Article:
If, in thy second state sublime, Thy ransom'd reason change replies With all the circle of the wise, The perfect flower of human time;
And if thou cast thine eyes below, How dimly character'd and slight, How dwarf'd a growth of cold and night, How blanch'd with darkness must I grow!
Yet turn thee to the doubtful shore, Where thy first form was made a man; I loved thee, Spirit, and love, nor can The soul of Shakespeare love thee more.
Tennyson imagines Arthur watching him from Heaven in his perfected state ("state sublime").
He imagines his close friend hob-nobbing with all the fancy intellectual elites who are with him up there. That's the whole "circle of the wise" that Tennyson regards as being the highest perfection of humanity.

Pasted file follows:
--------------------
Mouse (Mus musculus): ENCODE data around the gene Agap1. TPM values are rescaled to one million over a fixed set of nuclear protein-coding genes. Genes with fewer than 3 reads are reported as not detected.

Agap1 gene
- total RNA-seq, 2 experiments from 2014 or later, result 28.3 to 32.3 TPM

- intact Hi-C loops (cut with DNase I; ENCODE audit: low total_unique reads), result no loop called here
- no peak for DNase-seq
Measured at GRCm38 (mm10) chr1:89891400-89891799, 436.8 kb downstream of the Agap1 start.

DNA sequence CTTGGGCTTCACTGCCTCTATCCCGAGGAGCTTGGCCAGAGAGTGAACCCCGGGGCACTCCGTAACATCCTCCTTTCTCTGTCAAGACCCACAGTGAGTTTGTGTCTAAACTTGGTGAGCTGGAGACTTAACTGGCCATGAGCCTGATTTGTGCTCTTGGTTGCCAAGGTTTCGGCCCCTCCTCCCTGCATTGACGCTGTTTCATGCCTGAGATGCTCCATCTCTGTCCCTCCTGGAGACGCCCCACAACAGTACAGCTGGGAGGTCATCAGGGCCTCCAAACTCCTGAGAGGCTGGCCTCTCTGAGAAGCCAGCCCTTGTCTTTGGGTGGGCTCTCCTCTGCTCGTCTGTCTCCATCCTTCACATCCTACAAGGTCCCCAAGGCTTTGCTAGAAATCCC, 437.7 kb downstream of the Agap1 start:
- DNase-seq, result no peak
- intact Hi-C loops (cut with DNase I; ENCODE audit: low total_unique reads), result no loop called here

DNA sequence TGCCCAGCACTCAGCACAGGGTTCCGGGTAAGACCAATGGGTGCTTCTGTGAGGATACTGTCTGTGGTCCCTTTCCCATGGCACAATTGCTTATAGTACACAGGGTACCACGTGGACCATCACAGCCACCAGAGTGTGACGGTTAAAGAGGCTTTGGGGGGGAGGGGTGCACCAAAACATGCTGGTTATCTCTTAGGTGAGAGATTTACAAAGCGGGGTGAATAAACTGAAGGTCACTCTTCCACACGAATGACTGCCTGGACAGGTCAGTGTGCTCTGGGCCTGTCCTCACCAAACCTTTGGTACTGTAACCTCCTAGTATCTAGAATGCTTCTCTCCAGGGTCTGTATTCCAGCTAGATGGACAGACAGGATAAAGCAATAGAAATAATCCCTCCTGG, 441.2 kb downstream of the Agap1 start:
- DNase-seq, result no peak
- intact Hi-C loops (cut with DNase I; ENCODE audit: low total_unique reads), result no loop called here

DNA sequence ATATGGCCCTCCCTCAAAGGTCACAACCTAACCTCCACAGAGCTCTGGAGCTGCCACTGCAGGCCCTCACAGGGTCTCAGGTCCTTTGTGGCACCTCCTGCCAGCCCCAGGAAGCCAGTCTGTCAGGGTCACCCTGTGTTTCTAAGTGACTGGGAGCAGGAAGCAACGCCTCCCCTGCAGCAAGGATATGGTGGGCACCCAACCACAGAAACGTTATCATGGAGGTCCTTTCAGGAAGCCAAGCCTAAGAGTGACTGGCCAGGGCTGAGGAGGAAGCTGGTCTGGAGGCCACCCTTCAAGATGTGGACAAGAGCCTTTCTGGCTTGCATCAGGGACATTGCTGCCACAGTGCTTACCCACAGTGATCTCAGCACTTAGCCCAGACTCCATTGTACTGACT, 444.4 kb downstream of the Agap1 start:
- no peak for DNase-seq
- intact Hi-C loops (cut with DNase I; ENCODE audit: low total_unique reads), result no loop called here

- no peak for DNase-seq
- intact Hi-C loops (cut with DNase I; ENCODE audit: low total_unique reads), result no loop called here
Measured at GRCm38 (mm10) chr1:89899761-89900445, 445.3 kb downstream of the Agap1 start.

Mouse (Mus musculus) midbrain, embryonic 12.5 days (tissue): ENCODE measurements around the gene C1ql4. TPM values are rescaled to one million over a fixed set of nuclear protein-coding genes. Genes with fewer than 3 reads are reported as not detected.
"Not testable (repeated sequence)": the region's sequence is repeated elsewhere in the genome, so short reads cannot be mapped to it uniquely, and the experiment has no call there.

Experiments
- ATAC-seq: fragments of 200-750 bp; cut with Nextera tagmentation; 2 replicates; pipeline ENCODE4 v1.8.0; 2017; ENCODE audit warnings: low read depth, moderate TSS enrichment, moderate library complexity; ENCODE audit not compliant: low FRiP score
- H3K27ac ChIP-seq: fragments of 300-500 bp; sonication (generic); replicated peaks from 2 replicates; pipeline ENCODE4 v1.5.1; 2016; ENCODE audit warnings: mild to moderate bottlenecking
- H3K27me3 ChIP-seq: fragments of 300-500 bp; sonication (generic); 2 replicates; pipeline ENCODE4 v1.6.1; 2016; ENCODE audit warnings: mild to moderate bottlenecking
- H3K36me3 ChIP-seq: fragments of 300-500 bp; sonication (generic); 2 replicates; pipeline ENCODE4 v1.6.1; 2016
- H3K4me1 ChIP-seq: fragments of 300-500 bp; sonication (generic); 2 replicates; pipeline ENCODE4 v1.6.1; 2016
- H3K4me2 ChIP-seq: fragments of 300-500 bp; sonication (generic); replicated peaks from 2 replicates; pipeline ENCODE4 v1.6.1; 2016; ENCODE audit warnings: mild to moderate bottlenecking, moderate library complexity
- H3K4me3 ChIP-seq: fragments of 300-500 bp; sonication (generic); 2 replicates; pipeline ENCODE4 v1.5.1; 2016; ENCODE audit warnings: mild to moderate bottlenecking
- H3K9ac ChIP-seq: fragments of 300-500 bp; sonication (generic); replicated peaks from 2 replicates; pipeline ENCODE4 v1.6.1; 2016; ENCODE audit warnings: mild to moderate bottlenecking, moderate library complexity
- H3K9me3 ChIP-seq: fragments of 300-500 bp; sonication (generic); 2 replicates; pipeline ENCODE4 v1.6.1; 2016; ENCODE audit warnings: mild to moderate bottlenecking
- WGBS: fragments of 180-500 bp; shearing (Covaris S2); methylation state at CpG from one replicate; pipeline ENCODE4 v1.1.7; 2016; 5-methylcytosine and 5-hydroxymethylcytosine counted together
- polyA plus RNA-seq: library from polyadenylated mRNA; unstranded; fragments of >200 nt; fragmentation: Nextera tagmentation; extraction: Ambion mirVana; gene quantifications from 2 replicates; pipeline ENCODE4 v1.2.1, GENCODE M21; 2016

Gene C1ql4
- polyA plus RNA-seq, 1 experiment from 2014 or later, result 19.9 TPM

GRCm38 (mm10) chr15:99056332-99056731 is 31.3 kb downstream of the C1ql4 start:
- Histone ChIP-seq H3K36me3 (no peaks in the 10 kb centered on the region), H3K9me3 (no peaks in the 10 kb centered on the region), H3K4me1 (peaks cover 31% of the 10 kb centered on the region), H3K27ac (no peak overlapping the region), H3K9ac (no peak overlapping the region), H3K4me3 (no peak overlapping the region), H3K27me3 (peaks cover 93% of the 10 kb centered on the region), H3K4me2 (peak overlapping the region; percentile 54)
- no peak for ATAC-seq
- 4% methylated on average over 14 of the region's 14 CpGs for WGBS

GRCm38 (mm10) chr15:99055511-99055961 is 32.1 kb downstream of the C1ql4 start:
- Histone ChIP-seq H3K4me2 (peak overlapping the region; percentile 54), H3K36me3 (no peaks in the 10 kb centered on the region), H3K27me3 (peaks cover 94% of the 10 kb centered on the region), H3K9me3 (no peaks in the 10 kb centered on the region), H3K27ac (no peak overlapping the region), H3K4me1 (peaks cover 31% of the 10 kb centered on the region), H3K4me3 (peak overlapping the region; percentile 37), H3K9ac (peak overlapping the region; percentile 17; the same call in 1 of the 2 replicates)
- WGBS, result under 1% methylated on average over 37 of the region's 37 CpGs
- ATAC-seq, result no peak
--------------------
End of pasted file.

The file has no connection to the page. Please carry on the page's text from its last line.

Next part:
If Arthur looks down on him, he'll seem pretty low compared to those other guys.
The images he uses here really drive this point home. He's "dimly character'd," "slight" (which means small and insubstantial), and like a dwarf.
But Tennyson's got something going for him that all these other wise souls—including Shakespeare—don't: his love for Arthur. That will never be equaled.